Dynamic DNS for NSD
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Michael Clemens c787670297
Merge pull request #2 from chrisb86/master
3 years ago
README.md Updated README 3 years ago
dyndns.conf-dist first commit 3 years ago
dyndns.sh Made shebang more portable. 3 years ago

README.md

nsd-dyndns

Introduction

nsd-dyndns is a simple script that adds dynamic DNS dunctionality to NSD (authoritative DNS name server).

Requirements

The following is required or suggested:

  • OpenBSD (or another BSD or some Linux distro) with HTTPD and NSD installed (pkg_add nsd), configured and running
  • (sub-)domain for your webserver. Needed for updating the NS record of your actual DynDNS domain.
    • In this example: update.example.com
  • (sub-)domain that is updated dynamically.
    • In this example: dyn.example.com
  • A router capable of sending custom GET-requests to your DynDNS server.
    • In this example: A FritzBox

Installation

Configure your web server

Apache/httpd

Add the following new virtual host to your /etc/httpd.conf:

server "update.example.com" {
        listen on $ext_addr port 80
        root "/htdocs/dyndns"
        log access dyndns.log
}

nginx

Add the following to your nginx.conf. The "access" log format isn't avaliable by default so you have to define it.

http {
    ...
    log_format access '$host $remote_addr - $remote_user [$time_local] '
                               '"$request" $status $body_bytes_sent '
                               '"$http_referer" "$http_user_agent" "$gzip_ratio"';
    ...

    server {
        listen 80;

        server_name update.example.com;

        root /htdocs/dyndns;
        access_log /var/www/logs/dyndns.log access;

        ...
    }
}

Create an empty update.html:

# mkdir /var/www/htdocs/dyndns/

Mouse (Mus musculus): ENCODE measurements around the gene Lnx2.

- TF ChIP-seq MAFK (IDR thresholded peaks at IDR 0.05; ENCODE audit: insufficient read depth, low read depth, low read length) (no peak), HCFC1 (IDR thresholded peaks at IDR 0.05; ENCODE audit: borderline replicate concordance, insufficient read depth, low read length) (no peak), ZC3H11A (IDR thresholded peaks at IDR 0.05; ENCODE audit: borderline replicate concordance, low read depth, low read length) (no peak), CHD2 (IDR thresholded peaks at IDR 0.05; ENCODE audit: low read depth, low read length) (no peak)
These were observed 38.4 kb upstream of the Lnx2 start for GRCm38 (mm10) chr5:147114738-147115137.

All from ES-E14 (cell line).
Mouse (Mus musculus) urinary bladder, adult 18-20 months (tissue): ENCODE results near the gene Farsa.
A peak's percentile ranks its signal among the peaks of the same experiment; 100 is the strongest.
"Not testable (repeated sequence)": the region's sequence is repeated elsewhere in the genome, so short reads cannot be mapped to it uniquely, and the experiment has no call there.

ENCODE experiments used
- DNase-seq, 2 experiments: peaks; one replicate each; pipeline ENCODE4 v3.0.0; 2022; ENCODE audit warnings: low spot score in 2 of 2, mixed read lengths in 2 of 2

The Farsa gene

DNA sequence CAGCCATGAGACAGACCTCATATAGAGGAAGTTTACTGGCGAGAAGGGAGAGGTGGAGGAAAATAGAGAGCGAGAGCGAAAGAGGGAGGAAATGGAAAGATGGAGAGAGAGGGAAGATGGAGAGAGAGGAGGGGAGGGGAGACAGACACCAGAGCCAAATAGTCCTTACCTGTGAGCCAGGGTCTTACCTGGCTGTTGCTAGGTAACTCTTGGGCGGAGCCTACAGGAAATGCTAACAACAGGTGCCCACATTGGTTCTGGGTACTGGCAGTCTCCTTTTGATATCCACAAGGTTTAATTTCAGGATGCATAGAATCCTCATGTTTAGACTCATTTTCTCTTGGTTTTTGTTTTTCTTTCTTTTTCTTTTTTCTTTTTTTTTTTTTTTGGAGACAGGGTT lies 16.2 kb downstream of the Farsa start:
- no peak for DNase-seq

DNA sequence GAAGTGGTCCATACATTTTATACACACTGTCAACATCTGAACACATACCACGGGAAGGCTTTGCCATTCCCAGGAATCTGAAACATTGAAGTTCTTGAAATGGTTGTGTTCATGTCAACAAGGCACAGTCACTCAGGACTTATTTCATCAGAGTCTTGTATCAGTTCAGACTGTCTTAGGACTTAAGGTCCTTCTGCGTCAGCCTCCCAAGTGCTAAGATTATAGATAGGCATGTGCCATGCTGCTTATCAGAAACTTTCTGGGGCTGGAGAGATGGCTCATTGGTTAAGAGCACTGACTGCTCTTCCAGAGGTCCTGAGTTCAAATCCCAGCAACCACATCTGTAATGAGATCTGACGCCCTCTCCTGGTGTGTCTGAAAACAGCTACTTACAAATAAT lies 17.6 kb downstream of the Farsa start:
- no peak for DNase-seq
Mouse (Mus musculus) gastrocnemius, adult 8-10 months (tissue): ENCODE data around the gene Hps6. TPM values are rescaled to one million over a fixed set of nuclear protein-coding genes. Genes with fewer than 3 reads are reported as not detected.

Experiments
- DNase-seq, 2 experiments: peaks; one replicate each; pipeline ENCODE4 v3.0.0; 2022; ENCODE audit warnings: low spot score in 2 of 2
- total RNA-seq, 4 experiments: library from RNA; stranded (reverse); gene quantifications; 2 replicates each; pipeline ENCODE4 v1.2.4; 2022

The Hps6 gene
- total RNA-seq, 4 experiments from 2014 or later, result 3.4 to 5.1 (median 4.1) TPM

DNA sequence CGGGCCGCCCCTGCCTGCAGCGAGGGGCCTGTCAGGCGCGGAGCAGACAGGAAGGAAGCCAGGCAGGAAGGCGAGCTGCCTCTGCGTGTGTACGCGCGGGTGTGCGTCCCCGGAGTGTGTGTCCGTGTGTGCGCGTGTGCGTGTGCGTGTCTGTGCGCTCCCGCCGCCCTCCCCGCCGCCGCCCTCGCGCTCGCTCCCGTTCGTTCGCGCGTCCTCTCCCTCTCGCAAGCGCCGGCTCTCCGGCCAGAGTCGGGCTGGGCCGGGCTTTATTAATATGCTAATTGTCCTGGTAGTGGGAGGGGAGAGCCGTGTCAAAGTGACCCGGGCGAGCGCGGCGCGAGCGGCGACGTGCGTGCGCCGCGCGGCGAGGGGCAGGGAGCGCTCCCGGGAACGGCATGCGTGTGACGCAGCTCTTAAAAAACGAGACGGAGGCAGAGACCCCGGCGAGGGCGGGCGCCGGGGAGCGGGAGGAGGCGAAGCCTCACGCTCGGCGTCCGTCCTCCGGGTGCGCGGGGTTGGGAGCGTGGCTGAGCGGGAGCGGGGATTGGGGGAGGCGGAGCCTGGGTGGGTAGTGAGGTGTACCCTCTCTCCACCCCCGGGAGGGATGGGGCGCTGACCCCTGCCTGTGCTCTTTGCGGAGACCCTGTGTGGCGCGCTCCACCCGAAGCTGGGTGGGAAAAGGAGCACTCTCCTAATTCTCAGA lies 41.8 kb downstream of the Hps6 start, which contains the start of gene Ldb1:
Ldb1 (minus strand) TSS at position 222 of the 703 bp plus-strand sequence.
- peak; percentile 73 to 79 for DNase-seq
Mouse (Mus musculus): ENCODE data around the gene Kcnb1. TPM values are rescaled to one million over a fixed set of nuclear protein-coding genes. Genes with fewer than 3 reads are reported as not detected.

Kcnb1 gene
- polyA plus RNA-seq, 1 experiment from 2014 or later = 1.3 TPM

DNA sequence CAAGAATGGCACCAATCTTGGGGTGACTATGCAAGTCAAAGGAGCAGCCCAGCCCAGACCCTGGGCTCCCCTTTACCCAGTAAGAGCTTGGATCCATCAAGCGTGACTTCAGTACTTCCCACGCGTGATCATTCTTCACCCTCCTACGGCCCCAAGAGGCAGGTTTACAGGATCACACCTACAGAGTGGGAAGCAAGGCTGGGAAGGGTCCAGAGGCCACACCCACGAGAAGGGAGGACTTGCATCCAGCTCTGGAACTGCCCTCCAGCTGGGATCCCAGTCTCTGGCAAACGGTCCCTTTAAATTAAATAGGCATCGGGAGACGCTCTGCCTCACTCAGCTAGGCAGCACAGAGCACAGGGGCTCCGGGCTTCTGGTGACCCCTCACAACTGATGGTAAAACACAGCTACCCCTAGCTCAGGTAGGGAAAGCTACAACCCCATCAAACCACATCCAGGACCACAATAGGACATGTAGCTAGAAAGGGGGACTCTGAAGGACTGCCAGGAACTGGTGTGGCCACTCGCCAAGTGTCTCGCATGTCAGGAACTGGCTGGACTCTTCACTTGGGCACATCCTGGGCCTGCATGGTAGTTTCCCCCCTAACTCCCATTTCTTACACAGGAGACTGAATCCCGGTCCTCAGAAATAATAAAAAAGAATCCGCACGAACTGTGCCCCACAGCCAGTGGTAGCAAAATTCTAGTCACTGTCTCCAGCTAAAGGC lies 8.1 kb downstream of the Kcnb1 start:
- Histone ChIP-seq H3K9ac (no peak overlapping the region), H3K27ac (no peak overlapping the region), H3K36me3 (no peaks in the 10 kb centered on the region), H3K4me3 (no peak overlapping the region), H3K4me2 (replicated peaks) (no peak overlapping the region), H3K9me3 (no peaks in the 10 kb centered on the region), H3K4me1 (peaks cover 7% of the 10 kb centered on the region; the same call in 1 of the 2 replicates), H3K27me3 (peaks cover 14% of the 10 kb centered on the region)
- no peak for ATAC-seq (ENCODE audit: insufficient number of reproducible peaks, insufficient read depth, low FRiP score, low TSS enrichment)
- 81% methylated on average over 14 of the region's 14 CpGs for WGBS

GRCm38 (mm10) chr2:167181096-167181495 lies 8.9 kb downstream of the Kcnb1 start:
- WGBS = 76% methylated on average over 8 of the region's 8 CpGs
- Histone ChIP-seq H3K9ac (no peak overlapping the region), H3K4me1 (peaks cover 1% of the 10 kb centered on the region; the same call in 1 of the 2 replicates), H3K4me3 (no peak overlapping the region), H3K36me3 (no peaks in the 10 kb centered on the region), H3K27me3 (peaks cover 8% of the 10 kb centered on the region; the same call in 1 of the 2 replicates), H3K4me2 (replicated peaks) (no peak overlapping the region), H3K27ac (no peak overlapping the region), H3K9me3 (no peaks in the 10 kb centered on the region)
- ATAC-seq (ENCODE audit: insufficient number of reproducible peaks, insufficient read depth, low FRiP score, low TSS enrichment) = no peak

# touch /var/www/htdocs/dyndns/update.html

After reloading webserver, try to access http://update.example.com/update.html The request should show up in /var/www/logs/dyndns.log

Create a zone file for dyn.example.com

Create a new zone file (e.g. at /var/nsd/zones/dyn.example.com.zone) with the following content

$ORIGIN example.com.
$TTL 300
@       IN      SOA     ns1.example.com.      admin.example.com. (
1524952218
                        300                     ; refresh
                        900                     ; retry
                        1209600                 ; expire
                        1800                    ; ttl
                        )
; Name servers
                    IN      NS      ns1.example.com.
                    IN      NS      ns2.example.com.

; A records
@ IN A 123.123.123.123
update IN A 123.123.123.123
dyn IN A 123.123.123.123

Don't forget to set your own domain names, name servers and ip addresses Furthermore, add this zone file to your /var/nsd/etc/nsd.conf

Configure and Install nsd-dyndns

  • Copy dyndns.conf-dist to /etc/dyndns.conf
    • # cp dyndns.conf-dist /etc/dyndns.conf
  • Edit /etc/dyndns.conf to your needs
  • Copy dyndns.sh to /usr/local/bin/dyndns.sh
    • # cp dyndns.sh /usr/local/bin/dyndns.sh
  • Make the script executable:
    • # chmod u+x /usr/local/bin/dyndns.sh
  • Add /usr/local/bin/dyndns.sh to your crontab

Configure your router

Configure your router to query the following URL:

update.example.com/update.html?qwertzuiop1234567890

Don't forgert to set your own domain name and to replace the string after "?" with the password you configured in the config file.

What it does

When your router gets a new IP and therefore sends an HTTP request to your server, a similar entry should appear in your /var/www/logs/dyndns.log:

update.example.com 123.123.123.123 - - [29/Apr/2018:20:48:19 +0200] "GET /update.html?qwertzuiop1234567890 HTTP/1.1" 200 6

When the script is executed e.g. via cron, the following happens:

  • It greps the last line of /var/www/logs/dyndns.log where the correct password was found and extracts the requesting IP address
  • It checks if this IP is the same than the last time
  • If it's a new IP, then it replaces the forth line in your zone file - the line with the version number - with a new version (current unix time stamp)
  • As a second step, it updates the A record of you DynDNS domain (dyn.example.com in our example)
  • It then stores the new IP in the file /tmp/last_dyndns_ip.txt
  • Finally it reloads NSD